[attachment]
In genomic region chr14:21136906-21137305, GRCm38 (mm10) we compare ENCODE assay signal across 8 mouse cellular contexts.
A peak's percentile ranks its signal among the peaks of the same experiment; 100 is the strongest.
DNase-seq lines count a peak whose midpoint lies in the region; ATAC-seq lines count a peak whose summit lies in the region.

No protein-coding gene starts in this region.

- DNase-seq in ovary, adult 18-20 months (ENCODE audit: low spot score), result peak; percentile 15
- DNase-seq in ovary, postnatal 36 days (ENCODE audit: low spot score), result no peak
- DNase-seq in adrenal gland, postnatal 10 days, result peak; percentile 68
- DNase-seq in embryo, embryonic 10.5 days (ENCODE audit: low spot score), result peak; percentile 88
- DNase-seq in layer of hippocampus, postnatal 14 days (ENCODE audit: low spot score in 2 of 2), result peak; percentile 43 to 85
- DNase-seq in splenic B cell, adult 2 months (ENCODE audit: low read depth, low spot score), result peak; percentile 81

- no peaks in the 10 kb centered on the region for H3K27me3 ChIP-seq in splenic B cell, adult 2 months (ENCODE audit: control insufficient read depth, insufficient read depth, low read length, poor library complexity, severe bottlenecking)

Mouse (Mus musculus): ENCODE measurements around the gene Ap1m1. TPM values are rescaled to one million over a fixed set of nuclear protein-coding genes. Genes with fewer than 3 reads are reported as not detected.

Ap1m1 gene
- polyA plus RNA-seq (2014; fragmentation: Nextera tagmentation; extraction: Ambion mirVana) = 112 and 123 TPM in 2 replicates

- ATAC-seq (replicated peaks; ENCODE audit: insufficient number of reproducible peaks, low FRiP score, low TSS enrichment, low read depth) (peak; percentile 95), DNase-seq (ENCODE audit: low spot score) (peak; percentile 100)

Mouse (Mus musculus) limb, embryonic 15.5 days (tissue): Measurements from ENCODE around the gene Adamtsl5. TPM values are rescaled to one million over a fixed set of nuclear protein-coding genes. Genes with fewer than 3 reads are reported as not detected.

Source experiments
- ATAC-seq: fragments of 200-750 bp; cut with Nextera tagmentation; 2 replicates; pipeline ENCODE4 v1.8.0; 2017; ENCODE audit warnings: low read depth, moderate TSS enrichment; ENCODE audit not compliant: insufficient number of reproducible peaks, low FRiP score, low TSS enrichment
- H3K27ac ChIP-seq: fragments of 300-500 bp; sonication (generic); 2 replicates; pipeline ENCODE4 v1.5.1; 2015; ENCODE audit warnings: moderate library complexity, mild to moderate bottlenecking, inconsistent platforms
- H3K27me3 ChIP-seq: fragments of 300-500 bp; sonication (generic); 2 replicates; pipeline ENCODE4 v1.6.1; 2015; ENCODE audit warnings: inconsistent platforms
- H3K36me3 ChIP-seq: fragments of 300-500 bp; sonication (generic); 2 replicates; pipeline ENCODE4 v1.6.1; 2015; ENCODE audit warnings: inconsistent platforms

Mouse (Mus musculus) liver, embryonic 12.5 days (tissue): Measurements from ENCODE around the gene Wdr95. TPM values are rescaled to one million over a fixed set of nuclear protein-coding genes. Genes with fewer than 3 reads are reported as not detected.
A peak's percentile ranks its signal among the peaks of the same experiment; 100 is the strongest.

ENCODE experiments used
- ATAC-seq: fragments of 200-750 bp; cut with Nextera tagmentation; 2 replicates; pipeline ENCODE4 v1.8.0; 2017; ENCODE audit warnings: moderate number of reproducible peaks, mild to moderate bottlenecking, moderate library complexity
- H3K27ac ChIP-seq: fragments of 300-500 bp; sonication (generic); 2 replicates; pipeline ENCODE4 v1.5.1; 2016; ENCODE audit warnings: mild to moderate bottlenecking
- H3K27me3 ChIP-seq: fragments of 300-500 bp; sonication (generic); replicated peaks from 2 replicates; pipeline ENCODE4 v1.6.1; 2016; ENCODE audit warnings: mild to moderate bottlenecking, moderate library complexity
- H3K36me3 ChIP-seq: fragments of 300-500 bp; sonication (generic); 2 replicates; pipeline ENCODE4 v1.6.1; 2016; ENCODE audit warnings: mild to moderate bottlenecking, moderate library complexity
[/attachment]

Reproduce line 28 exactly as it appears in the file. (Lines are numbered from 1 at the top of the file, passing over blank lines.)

- H3K36me3 ChIP-seq: fragments of 300-500 bp; sonication (generic); 2 replicates; pipeline ENCODE4 v1.6.1; 2016; ENCODE audit warnings: mild to moderate bottlenecking, moderate library complexity